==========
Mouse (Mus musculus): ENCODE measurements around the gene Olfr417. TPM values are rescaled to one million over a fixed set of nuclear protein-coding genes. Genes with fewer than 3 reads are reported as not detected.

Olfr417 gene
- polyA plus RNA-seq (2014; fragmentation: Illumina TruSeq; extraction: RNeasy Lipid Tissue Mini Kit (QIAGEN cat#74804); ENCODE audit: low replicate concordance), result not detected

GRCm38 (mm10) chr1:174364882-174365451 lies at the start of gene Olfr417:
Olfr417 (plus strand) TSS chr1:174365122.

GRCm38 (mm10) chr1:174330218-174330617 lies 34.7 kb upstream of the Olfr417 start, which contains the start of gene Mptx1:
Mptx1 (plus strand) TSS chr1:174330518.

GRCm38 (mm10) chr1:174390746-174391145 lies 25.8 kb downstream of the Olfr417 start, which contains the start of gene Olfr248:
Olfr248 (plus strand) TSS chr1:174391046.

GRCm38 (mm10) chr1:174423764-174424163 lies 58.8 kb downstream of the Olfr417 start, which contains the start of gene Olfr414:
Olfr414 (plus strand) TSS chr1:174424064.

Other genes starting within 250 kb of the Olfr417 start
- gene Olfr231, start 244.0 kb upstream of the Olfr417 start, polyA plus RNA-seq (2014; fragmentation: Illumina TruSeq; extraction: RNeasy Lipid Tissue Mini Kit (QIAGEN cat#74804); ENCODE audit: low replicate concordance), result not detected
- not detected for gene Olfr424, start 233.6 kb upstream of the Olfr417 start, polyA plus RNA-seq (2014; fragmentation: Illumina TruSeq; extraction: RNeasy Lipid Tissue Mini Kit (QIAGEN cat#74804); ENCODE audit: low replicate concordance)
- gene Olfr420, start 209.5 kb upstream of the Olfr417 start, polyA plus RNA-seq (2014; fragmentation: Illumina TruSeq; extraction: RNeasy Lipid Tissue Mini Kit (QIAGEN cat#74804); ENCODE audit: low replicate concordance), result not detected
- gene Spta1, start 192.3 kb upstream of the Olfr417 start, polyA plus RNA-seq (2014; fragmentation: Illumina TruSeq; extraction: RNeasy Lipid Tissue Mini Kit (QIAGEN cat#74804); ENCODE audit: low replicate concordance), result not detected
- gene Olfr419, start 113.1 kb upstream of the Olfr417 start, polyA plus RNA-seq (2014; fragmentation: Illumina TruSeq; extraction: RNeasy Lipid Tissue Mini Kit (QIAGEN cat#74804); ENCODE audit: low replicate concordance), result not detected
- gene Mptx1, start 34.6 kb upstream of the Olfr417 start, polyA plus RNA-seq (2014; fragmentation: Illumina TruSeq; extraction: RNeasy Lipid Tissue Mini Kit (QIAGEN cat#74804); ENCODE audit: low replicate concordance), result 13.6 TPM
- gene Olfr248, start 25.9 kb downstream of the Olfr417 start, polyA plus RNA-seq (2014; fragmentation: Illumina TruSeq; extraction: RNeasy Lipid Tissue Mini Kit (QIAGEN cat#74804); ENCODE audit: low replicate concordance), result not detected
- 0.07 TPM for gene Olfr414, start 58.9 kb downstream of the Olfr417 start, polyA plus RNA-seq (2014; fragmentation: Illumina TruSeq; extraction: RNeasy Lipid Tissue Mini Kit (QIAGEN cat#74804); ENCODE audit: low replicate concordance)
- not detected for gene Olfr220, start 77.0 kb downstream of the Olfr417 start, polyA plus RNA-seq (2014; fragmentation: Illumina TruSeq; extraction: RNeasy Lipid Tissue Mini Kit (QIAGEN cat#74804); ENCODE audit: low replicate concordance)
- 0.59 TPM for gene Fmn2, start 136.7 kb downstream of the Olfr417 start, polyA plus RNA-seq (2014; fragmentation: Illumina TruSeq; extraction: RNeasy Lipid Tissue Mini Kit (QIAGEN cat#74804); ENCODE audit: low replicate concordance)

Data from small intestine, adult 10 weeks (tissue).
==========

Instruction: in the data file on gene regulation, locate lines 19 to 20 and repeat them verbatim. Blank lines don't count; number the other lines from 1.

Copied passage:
- gene Olfr248, start 25.9 kb downstream of the Olfr417 start, polyA plus RNA-seq (2014; fragmentation: Illumina TruSeq; extraction: RNeasy Lipid Tissue Mini Kit (QIAGEN cat#74804); ENCODE audit: low replicate concordance), result not detected
- 0.07 TPM for gene Olfr414, start 58.9 kb downstream of the Olfr417 start, polyA plus RNA-seq (2014; fragmentation: Illumina TruSeq; extraction: RNeasy Lipid Tissue Mini Kit (QIAGEN cat#74804); ENCODE audit: low replicate concordance)